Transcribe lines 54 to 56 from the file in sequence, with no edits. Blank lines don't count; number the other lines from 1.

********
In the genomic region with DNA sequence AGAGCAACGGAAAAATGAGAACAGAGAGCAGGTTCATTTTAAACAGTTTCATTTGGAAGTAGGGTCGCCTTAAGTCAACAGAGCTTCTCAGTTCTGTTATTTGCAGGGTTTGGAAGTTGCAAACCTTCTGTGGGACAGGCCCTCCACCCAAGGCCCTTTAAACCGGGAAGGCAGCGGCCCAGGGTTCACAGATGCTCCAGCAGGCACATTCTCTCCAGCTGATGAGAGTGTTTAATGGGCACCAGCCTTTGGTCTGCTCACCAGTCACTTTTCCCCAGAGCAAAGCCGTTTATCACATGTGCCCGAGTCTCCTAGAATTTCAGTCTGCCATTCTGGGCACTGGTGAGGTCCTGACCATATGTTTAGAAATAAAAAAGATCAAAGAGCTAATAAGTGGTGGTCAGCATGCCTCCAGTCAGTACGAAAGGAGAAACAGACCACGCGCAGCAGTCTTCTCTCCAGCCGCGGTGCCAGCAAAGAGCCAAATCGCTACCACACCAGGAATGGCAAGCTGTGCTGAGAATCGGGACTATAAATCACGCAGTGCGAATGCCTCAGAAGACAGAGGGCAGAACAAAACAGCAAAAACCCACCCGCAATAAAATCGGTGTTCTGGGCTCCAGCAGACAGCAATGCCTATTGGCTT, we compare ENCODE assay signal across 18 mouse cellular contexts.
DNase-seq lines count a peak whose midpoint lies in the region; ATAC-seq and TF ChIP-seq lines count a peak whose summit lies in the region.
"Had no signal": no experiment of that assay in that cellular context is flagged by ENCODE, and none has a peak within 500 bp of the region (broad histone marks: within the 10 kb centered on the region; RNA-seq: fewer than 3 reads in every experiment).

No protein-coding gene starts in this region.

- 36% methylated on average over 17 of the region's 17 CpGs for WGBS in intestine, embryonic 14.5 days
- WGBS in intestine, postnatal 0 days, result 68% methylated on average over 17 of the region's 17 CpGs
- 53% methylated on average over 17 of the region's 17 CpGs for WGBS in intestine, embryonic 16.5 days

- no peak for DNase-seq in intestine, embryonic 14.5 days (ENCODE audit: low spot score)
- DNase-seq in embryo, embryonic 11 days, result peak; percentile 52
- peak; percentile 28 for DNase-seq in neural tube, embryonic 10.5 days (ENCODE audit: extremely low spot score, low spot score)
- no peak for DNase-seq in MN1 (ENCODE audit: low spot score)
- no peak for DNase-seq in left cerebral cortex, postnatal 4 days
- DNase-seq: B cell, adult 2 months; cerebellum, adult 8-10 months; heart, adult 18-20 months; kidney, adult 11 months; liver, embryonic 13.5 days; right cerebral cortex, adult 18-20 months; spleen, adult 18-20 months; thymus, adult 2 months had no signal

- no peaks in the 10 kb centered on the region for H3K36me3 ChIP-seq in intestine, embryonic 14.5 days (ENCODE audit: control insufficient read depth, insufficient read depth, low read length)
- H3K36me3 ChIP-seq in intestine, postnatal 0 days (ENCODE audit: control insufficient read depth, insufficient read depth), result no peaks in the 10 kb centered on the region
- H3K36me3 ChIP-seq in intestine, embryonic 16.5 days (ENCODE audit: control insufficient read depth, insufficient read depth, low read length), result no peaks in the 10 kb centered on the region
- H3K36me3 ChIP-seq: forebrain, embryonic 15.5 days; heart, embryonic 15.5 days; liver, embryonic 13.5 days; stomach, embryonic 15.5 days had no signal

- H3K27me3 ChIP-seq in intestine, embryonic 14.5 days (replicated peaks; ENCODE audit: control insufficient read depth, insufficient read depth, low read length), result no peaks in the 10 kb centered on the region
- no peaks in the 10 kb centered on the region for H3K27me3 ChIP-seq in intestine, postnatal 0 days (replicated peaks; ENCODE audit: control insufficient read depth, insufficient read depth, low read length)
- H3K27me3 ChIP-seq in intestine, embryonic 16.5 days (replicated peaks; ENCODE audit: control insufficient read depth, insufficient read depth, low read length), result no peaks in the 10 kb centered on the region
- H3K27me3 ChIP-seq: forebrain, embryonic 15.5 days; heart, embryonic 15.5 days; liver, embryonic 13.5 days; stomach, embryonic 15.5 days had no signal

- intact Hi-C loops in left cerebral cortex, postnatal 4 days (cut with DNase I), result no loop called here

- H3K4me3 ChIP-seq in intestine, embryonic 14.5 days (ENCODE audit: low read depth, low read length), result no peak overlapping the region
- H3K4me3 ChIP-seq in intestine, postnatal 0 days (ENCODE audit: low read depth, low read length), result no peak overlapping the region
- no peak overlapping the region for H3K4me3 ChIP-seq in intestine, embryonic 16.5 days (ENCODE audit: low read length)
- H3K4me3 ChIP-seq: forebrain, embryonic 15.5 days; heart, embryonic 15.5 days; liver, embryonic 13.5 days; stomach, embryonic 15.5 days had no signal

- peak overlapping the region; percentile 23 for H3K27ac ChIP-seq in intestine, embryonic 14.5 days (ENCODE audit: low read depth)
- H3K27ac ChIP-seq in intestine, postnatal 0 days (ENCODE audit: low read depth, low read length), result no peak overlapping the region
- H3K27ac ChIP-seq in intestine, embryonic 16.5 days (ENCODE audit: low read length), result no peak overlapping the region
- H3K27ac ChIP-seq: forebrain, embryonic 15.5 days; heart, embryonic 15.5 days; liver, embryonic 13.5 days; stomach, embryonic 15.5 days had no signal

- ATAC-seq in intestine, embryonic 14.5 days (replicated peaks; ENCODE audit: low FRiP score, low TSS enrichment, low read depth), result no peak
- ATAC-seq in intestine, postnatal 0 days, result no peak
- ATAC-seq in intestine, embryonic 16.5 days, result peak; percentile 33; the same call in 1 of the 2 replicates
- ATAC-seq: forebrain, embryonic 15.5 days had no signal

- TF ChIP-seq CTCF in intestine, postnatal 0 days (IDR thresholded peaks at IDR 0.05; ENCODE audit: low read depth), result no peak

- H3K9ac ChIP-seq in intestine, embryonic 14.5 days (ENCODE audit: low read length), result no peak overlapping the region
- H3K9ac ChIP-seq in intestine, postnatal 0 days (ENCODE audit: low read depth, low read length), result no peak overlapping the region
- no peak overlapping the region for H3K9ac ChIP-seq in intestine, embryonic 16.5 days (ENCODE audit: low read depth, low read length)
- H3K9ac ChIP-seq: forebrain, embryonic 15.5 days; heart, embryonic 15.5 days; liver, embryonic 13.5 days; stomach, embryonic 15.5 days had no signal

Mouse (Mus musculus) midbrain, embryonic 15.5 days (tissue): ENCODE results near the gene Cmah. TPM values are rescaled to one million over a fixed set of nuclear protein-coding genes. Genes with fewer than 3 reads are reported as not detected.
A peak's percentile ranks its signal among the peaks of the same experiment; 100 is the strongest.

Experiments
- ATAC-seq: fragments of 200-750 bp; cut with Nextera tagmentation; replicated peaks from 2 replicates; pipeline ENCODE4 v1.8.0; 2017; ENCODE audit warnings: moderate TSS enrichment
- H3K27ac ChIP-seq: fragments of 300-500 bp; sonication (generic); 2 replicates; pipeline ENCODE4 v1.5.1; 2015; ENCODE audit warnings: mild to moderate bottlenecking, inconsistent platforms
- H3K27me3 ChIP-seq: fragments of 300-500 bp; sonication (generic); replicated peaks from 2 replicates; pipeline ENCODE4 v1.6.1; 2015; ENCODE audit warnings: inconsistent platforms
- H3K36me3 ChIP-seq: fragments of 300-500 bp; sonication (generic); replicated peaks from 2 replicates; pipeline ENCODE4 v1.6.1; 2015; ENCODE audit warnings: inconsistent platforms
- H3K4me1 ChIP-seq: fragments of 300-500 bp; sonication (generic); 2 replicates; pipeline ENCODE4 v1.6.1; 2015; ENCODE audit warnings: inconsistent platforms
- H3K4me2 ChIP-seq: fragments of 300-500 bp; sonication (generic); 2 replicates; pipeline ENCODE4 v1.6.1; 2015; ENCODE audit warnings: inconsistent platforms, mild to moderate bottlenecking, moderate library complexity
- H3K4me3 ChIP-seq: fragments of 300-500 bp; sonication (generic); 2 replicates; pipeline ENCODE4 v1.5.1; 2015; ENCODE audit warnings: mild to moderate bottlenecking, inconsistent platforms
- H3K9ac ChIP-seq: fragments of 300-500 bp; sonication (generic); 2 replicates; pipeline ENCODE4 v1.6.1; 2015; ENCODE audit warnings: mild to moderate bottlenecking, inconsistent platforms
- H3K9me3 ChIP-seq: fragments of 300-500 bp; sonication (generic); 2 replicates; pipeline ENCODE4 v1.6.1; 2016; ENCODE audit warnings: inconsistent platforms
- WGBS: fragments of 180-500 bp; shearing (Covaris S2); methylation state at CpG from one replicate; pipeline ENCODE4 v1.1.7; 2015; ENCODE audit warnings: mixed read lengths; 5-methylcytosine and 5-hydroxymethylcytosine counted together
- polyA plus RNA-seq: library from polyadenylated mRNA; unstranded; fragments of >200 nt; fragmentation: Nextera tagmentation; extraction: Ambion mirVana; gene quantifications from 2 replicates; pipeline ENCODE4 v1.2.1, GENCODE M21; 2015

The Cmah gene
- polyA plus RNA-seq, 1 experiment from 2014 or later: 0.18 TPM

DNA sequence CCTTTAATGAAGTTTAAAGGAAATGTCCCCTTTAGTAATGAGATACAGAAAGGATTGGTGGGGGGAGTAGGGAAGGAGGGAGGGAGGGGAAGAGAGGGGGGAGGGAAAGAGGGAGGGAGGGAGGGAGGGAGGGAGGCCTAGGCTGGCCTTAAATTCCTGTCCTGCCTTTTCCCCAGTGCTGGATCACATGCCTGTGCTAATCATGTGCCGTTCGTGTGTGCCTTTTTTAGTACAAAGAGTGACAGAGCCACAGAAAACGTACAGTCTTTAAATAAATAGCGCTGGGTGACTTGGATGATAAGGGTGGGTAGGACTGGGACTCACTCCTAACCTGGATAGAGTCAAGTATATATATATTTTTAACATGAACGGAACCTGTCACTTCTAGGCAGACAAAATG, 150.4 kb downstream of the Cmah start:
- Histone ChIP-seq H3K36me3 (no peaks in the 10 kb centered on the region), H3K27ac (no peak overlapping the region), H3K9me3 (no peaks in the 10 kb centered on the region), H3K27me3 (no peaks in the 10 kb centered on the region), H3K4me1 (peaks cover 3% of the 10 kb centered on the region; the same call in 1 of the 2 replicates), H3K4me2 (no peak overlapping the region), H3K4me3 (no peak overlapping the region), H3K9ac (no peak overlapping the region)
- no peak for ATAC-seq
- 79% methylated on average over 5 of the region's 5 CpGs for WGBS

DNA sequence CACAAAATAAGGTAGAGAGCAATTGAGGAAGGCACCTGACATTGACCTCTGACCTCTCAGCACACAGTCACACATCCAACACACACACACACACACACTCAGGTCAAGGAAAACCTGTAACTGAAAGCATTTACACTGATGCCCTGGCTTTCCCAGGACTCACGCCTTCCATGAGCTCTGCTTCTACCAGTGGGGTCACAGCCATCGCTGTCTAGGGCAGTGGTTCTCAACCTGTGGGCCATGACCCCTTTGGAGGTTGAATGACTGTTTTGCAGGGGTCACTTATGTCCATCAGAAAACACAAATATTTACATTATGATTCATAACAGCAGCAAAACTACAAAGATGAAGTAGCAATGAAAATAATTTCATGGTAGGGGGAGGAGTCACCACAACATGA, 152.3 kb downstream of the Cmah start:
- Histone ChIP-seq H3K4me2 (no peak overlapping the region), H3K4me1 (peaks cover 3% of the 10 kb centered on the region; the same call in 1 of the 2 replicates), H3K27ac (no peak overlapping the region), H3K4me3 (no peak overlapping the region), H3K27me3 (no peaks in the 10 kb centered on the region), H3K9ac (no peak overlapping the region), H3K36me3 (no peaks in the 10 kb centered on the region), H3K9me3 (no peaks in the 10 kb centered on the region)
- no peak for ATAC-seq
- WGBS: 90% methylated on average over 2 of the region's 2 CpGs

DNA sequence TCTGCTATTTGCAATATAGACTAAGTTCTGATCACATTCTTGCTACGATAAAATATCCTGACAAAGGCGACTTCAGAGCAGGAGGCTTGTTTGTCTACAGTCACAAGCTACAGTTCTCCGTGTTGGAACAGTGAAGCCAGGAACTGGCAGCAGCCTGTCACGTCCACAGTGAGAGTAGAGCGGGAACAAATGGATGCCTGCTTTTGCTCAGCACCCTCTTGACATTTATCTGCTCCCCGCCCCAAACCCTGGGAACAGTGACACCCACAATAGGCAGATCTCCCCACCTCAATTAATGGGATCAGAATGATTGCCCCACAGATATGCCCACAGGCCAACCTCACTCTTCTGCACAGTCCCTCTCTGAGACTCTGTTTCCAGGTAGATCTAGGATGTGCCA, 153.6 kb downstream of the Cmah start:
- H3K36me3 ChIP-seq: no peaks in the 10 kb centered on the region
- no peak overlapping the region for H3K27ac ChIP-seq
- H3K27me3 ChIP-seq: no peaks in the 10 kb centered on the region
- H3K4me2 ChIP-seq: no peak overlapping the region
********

The Cmah gene
- polyA plus RNA-seq, 1 experiment from 2014 or later: 0.18 TPM

DNA sequence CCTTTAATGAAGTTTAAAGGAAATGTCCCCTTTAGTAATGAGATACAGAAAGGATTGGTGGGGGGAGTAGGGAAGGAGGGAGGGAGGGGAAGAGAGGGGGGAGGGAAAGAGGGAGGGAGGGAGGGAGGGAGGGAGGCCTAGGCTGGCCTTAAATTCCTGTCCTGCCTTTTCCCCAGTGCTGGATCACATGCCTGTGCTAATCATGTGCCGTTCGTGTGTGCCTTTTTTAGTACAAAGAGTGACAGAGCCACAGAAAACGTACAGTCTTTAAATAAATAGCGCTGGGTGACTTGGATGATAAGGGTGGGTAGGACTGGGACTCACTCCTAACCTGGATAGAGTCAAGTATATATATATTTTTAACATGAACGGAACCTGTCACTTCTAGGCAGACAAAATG, 150.4 kb downstream of the Cmah start: